As science organizations and funding bodies put ever more emphasis on outreach to foster public understanding both of the results and the wider relevance of science, recent years have seen the creation of a number of new science festivals.
New York City Schools Chancellor Joel I. Klein, award-winning actor Alan Alda, Columbia physicist Brian Greene, Muppet scientist Dr. Bunsen Honeydew, and a panel of university presidents held a special press conference today in order to announce the details of the World Science Festival. The festival, the first of what is expected to be an annual event, will run from May 28 to June 1, 2008 in New York City.
Special events will be held all over the city - from Columbia University to the Guggenheim to the Metropolitan Museum to the Museum of Modern Art, plus other events at smaller theaters and lecture halls.
Dr. Bunsen Honeydew helped to unveil some of the festival's programs. The Muppet scientist took to the microphone to announce the roster of family-oriented programs and exhibits. Events include special exhibits featuring Scholastic's Magic School Bus, entertaining demonstrations from mind-boggling mathemagicians, special workshops with Disney Imagineers, a giant World Science Festival's street fair, and much more.
Stating that "science can be as explosive and violent as any TV program", Bunsen showcased his concept of "string theory" by spraying the festival's creator with a can of silly string.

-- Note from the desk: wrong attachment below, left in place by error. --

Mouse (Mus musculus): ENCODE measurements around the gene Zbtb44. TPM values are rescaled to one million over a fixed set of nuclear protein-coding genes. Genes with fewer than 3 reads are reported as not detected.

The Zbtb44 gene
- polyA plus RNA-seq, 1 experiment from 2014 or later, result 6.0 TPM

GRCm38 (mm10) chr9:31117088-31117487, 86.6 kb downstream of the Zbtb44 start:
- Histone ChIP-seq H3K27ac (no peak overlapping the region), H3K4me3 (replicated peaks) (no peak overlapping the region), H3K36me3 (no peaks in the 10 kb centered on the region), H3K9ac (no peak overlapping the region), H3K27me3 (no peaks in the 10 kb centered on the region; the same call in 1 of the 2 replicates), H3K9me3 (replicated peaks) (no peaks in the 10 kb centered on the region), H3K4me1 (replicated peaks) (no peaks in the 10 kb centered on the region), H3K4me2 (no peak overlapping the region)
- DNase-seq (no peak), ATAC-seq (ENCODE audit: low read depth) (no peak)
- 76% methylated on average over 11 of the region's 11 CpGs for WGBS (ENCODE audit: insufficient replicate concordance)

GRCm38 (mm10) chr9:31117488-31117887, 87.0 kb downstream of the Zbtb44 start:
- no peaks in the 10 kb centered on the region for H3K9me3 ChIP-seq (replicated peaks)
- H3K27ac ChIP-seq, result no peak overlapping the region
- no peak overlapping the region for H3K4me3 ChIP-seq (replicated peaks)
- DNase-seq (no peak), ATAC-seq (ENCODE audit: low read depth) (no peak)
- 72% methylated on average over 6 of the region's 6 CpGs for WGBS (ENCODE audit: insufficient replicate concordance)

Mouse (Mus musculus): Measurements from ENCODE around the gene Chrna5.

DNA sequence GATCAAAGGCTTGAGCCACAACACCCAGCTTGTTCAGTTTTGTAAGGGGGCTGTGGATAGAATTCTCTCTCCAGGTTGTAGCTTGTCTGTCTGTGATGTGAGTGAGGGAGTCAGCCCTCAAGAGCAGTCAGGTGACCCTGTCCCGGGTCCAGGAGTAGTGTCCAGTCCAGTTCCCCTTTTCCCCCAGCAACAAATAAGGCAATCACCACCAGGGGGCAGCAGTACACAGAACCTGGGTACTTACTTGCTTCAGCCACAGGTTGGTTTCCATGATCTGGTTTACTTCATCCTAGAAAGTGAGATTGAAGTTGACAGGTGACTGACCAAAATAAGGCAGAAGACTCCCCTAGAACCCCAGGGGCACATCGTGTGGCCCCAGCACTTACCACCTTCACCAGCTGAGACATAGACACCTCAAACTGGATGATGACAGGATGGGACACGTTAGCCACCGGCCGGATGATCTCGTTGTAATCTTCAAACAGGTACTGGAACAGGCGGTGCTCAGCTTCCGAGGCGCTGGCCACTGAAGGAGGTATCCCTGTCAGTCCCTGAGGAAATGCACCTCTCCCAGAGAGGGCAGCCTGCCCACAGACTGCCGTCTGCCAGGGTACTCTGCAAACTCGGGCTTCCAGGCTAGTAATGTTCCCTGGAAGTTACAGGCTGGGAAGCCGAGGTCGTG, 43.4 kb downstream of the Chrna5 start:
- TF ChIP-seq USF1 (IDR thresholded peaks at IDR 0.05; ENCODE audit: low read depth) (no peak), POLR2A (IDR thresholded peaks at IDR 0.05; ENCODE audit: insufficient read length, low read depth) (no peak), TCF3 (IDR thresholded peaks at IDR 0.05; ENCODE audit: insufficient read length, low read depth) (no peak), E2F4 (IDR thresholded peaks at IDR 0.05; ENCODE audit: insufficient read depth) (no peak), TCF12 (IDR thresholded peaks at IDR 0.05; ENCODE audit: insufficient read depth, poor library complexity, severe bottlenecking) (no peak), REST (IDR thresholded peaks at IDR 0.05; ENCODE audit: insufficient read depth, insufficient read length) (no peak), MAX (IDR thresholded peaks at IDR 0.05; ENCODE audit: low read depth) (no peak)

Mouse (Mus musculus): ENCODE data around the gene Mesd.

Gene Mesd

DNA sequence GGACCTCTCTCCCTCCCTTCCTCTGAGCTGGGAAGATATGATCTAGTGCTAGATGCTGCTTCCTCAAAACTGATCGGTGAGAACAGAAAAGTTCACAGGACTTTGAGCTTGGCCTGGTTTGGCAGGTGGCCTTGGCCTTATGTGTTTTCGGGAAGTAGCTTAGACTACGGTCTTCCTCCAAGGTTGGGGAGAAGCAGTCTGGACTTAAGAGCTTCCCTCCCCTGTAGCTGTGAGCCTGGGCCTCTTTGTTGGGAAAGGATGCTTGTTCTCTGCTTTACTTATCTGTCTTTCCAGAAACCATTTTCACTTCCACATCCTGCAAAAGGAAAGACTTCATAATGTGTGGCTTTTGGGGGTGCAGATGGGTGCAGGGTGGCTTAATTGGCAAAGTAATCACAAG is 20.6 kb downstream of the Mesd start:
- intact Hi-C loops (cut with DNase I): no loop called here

Dr. Bunsen Honeydew will be featured in the Disney-sponsored Imagineering events. The festival will feature several events sponsored by the team of scientists and engineers at Disney Imagineering. These events will give an inside look at how science makes Disney magic.
Modern science festivals have a number of different roots. The British Association for the Advancement of Science's Festival of Science evolved out of the society's annual meetings, first held in 1831, which were originally meant to provide a discussion forum for scientists, but later became a public showcase of science. The oldest science festival in the modern sense appears to be the Edinburgh International Science Festival, which was first held in 1988.
The US has been something of a late comer as far as regular science festivals are concerned, although the annual meeting of the American Association for the Advancement of Science includes a number of public events. Since 2004, there has been a science festival in Pittsburgh (the SciTech festival; from 2005 on known as the SciTech Spectacular), and ambitious new science festivals are being organized both in Cambridge, Massachusetts (the Cambridge Science Festival, starting in April 2007) and now in New York City.
Festivals can vary greatly in size and scope. A university might stage a small festival in its hometown; on the other end of the scale, the 2006 British Association Festival of Science held on September 2-9 in Norwich, England, was attended by more than 174,000 visitors.
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